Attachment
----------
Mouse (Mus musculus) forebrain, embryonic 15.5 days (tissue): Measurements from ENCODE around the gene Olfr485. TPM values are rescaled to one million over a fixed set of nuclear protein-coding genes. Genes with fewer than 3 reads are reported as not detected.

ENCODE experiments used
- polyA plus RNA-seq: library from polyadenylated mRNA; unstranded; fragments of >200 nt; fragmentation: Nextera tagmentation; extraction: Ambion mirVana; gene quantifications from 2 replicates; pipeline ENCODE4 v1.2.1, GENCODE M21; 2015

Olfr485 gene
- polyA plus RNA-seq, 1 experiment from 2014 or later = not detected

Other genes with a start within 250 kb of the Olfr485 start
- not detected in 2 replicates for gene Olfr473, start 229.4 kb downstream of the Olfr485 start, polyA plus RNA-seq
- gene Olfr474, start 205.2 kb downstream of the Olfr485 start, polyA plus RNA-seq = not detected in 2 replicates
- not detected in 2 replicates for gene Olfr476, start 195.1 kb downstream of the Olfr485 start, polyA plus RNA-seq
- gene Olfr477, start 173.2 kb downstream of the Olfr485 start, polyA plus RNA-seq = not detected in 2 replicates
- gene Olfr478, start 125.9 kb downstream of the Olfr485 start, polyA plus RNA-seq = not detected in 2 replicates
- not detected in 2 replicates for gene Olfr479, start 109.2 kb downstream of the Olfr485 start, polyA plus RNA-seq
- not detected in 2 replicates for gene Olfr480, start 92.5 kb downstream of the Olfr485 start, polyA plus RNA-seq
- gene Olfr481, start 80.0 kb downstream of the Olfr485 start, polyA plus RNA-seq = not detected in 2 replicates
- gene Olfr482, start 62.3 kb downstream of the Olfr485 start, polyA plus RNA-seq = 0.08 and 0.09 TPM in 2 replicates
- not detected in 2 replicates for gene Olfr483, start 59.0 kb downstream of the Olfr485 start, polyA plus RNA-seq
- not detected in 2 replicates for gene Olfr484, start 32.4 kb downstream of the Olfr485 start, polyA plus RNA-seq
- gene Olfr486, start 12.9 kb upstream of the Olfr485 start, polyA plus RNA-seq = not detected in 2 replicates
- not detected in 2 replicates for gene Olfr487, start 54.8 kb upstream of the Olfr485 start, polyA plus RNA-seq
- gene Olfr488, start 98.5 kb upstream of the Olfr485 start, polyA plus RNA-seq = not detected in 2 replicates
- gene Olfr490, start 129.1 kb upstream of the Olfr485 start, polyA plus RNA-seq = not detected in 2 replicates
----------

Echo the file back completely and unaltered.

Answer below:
Mouse (Mus musculus) forebrain, embryonic 15.5 days (tissue): Measurements from ENCODE around the gene Olfr485. TPM values are rescaled to one million over a fixed set of nuclear protein-coding genes. Genes with fewer than 3 reads are reported as not detected.

ENCODE experiments used
- polyA plus RNA-seq: library from polyadenylated mRNA; unstranded; fragments of >200 nt; fragmentation: Nextera tagmentation; extraction: Ambion mirVana; gene quantifications from 2 replicates; pipeline ENCODE4 v1.2.1, GENCODE M21; 2015

Olfr485 gene
- polyA plus RNA-seq, 1 experiment from 2014 or later = not detected

Other genes with a start within 250 kb of the Olfr485 start
- not detected in 2 replicates for gene Olfr473, start 229.4 kb downstream of the Olfr485 start, polyA plus RNA-seq
- gene Olfr474, start 205.2 kb downstream of the Olfr485 start, polyA plus RNA-seq = not detected in 2 replicates
- not detected in 2 replicates for gene Olfr476, start 195.1 kb downstream of the Olfr485 start, polyA plus RNA-seq
- gene Olfr477, start 173.2 kb downstream of the Olfr485 start, polyA plus RNA-seq = not detected in 2 replicates
- gene Olfr478, start 125.9 kb downstream of the Olfr485 start, polyA plus RNA-seq = not detected in 2 replicates
- not detected in 2 replicates for gene Olfr479, start 109.2 kb downstream of the Olfr485 start, polyA plus RNA-seq
- not detected in 2 replicates for gene Olfr480, start 92.5 kb downstream of the Olfr485 start, polyA plus RNA-seq
- gene Olfr481, start 80.0 kb downstream of the Olfr485 start, polyA plus RNA-seq = not detected in 2 replicates
- gene Olfr482, start 62.3 kb downstream of the Olfr485 start, polyA plus RNA-seq = 0.08 and 0.09 TPM in 2 replicates
- not detected in 2 replicates for gene Olfr483, start 59.0 kb downstream of the Olfr485 start, polyA plus RNA-seq
- not detected in 2 replicates for gene Olfr484, start 32.4 kb downstream of the Olfr485 start, polyA plus RNA-seq
- gene Olfr486, start 12.9 kb upstream of the Olfr485 start, polyA plus RNA-seq = not detected in 2 replicates
- not detected in 2 replicates for gene Olfr487, start 54.8 kb upstream of the Olfr485 start, polyA plus RNA-seq
- gene Olfr488, start 98.5 kb upstream of the Olfr485 start, polyA plus RNA-seq = not detected in 2 replicates
- gene Olfr490, start 129.1 kb upstream of the Olfr485 start, polyA plus RNA-seq = not detected in 2 replicates